Monday, June 21, 2010

More about Hailar

Located in the northern reaches of Inner Mongolia, Hailar is the largest city in the Hulunbuir Prefecture with rolling grasslands stretching for endless miles.
The city had been an oasis of action for wandering herdsmen. Plants used to line both the sides of Hailar River. Perhaps the most interesting feature of the city is the ethnic diversity. There are 25 different resident minority groups in Hailar, including Mongol, Hui and less prevalent groups such as the Manchurians, Koreans, Ewink and Daur peoples.

The outskirts holds the impressive Hulun Lake and the small border town of Manzhouli filled with Russian border traders. To the north of Hailar lies a vast expanse of some of China's most rugged areas, good for camping if allowed access.

Hailar, located in the remote reaches of northern Inner Mongolia, has a fairly mean climate. Lying at the high latitude that it does, the city and its surrounds becomes very cold in winter, reaching temperatures below -20 degrees C. The region at this time is drab, as the grasslands turn cardboard brown or are covered with an icy snow layer.

If you are here to see the grasslands or visit Manzhouli your best bet is to come between July and September, when the grasses are usually green. It is still worthwhile bringing a coat though, since even in the hottest days of summer, night temperatures drop dramatically.

Dining Overview
There is a surprisingly varied mixture of cuisines in this remote area of Inner Mongolia, along with the standard Mongolian Hotpots and lamb dishes, are others including Russian, western, Chinese, fish and local dishes. Most of the best areas for dining are in the hotels, so it is often worth checking out the area that you are staying in before going on a hunt about town. Most do not have English menus.

Within Hailar, there are a variety of good, inexpensive restaurants along Beixie jie, all of fairly similar standards. Other than this you are best trying eating in the hotels, the Friendship Hotel has a particularly good restaurant. There is also a night market on Qiaotou dajie that has basic snacks and noodles.

The Hulunbuir Prairie is considered by locals as the place to sample the most tender and delicious mutton on earth! The grassland nomads have had thousands of years practice in preparing this food and the result is hundreds of different dishes that are sometimes hard to distinguish. The best way to get a true feel for the grassland cuisine is through a mutton banquet (Zhongyang yan), which will give you the opportunity to try the traditional lamb hotpot (Yangrou huoguo), sauce-stewed lamb (Hongmen yangrou), and the simple, yet often tasty hand-held mutton (Shouba rou). These banquets will need at least four people, and usually come to about RMB100.

The nearby border town of Manzhouli is the place to come for good Russian food (if you have not the time to go to Russia itself). There are a good selection of these restaurants around town, look for the Russian signs and styled architecture. Within the Minzhu Hotel is one of the best of these, probably due to the many Russians that frequent this place. Both the International Hotel and the Friendship Hotel have good Chinese restaurants. The biggest cuisine in town is Mongolian, that can be had on most of the streets here.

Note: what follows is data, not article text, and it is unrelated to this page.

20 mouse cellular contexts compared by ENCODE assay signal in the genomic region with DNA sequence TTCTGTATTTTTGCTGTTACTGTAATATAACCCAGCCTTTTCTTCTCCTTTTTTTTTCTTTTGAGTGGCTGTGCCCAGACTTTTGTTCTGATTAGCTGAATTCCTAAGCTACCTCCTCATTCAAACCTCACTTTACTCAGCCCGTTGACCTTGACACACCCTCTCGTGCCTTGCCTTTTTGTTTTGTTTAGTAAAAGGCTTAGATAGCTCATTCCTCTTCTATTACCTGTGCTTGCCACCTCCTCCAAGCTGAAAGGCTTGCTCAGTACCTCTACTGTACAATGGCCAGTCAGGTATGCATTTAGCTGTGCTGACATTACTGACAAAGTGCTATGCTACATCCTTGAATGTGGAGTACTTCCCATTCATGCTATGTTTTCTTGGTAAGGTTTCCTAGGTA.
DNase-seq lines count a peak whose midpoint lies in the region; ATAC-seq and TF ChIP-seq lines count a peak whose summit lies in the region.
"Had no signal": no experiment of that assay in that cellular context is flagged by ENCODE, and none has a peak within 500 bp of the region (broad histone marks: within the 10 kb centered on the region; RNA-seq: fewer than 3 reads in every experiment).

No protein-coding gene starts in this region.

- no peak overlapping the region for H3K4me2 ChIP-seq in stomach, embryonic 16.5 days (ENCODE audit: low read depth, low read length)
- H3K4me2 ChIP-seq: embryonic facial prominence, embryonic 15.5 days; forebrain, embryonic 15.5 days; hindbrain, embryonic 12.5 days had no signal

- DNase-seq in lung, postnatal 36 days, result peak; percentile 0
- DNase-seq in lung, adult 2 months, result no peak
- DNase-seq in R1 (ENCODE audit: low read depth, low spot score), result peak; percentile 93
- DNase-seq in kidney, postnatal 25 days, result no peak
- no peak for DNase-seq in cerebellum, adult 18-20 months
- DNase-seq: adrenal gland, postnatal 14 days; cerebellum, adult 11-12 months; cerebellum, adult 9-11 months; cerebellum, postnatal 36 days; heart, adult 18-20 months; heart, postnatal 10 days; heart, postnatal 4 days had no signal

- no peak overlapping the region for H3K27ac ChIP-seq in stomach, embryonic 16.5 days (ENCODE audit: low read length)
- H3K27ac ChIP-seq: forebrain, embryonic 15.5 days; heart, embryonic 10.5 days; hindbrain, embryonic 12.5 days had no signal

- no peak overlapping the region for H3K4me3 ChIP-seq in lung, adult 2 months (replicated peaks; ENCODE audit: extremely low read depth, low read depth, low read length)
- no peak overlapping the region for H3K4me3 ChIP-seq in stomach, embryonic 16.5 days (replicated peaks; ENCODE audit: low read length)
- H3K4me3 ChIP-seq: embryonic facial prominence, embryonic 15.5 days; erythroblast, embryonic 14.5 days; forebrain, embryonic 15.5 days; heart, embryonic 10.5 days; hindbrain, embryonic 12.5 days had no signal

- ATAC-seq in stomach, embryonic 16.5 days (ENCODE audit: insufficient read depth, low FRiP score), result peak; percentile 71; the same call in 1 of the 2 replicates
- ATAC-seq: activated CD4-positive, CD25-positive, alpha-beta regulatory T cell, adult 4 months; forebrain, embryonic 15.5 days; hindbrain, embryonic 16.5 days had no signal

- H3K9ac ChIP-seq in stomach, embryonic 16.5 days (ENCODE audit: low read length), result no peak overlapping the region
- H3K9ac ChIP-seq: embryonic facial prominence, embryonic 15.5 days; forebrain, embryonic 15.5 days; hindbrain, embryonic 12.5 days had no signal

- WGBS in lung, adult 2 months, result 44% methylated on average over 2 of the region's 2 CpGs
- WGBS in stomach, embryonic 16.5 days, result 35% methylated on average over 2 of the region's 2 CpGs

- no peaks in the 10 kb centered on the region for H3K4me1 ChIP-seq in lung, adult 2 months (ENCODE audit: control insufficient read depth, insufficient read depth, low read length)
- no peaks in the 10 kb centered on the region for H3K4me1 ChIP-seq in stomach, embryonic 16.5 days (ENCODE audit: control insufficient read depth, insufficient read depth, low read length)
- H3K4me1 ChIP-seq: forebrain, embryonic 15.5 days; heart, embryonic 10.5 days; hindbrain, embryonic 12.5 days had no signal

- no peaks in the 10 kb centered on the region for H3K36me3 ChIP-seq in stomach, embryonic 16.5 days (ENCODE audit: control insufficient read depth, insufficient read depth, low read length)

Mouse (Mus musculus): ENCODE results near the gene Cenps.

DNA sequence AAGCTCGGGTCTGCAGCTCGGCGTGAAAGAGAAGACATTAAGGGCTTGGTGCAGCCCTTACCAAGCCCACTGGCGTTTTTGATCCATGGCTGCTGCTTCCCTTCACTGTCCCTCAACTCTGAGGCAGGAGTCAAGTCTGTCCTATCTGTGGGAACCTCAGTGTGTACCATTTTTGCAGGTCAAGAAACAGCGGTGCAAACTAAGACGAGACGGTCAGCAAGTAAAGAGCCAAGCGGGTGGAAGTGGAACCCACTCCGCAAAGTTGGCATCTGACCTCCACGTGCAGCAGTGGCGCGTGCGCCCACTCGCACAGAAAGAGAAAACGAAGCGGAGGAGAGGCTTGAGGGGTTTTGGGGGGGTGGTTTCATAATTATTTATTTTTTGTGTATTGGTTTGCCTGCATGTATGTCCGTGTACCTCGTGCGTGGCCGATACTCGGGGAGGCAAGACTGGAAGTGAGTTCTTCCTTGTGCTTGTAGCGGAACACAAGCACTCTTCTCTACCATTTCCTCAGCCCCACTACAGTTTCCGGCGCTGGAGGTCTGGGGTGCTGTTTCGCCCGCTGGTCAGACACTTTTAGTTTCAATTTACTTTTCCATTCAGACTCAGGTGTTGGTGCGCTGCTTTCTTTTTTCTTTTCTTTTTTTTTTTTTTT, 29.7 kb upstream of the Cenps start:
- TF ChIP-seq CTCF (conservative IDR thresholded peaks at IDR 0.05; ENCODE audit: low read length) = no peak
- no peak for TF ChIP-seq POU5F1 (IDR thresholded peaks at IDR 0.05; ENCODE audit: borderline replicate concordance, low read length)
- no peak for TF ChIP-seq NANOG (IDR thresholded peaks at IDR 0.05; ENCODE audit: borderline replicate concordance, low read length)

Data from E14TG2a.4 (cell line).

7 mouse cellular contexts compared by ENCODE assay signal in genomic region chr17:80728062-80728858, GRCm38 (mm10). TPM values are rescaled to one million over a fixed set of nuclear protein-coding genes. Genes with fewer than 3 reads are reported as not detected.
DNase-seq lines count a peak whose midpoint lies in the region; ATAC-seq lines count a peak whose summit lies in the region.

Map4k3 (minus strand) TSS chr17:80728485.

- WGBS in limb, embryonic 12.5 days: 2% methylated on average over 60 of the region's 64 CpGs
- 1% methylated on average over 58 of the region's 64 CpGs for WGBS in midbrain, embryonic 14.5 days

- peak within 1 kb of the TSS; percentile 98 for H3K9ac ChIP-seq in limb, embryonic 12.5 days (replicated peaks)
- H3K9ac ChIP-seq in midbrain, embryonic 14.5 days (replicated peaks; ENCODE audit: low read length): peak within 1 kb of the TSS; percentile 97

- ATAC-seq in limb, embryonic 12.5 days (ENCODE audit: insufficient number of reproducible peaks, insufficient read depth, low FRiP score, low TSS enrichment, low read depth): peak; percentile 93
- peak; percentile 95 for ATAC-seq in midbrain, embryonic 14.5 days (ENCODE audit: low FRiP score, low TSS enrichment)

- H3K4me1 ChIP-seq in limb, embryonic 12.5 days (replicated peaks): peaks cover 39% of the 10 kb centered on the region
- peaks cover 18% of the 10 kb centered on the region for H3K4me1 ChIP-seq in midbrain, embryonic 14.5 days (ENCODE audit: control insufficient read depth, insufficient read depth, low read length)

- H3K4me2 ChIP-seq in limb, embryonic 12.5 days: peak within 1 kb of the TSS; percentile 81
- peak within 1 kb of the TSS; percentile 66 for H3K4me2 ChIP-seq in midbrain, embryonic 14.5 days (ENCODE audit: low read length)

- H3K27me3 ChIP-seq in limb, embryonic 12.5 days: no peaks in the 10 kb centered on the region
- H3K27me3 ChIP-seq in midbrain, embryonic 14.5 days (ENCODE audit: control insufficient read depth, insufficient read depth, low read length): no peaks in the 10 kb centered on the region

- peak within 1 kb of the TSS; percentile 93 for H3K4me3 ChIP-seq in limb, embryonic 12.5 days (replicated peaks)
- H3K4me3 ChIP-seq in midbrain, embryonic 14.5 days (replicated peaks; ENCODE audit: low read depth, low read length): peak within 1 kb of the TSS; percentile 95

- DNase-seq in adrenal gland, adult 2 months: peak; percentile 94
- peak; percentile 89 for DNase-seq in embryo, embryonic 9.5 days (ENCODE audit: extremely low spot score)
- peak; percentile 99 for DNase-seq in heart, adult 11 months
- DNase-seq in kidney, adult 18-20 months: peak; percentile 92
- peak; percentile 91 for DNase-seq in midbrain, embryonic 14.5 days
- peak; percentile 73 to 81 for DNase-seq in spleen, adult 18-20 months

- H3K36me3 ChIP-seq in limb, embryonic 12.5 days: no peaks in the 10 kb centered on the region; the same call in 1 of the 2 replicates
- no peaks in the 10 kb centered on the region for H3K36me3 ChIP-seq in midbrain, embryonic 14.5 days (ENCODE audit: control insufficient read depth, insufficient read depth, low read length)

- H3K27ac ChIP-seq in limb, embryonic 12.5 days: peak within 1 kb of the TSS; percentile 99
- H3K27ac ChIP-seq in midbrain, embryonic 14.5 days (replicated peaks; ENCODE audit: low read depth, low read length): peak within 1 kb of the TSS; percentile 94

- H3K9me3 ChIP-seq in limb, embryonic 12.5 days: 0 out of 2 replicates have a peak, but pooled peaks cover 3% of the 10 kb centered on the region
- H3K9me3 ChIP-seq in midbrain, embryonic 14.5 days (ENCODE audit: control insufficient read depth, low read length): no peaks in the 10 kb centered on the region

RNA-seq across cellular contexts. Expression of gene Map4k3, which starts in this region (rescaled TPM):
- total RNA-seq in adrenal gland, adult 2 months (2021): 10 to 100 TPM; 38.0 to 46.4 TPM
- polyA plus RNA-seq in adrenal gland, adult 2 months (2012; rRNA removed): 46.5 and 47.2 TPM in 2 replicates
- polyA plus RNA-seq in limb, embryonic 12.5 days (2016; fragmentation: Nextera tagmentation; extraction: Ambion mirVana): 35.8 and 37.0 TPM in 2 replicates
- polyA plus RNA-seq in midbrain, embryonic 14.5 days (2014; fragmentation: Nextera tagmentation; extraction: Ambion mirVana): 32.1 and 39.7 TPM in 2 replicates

The area around Hailar, is surprisingly easy to reach for such a remote corner of the Inner Mongolian Autonomous Region, although it is still a long journey from most obvious destinations. Train is almost always your best option, beyond flying. Hailar itself has an airport that makes everything a lot easier.
By plane: Except for Monday, there are daily flights between Beijing and Hailar, that take about two hours. Intra-province air transport is also fairly convenient, although less frequent. It is possible to fly to Hohhot (two and a half hours) and Xilinhot (two hours and twenty minutes).

Hailar Dongshan Airport is just 7km away from the city proper (RMB20 by taxi). The airport bus departs from the CAAC booking office (on Qiantou dajie, near to the Minzu Hotel) for RMB3.

By train: Binzhou Railway line traverses the city, linking it with Beijing, Harbin, Hohhot, Baotou and Manzhouli. Train No.1301 departs Beijing at 9:52 every day and arrives at Hailar about 30 hours later at around 15:27 the following day. Other choices include the weekly train K19 from Beijing to Moscow (departing at 23:10 every Saturday, reaching Hailar at 2:20 the next day), train T439 from Harbin (departing at 19:08 and arriving at 7:15 the next morning) and train K274 from Baotou (leaving at 16:14 and arriving at 13:09 the next day). From Moscow coming the other way, there are also one train a week that stops in Manzhouli and Hailar.

The railway station lies in the northwestern part of town. Advanced tickets can be bought through CITS (0470-8224017, on the second floor of the post office building [Jianfa dasha], Shengli dajie), or in the Friendship Store (Youyi shangdian, beside the Friendship Hotel).
By bus: Bus is not recommended for traveling around, since the city boasts a good railway transport system. There is a long-distance bus station on Chezhan jie, southeast of the railway station, where you may find a buses to Manzhouli (3 hrs.).

City transport: You may find an excess of taxis and motortricyles (RMB5 for most errands) in town. Nevertheless, so long as you are not in a hurry or venturing to the outskirts, you legs should more than suffice.

No comments: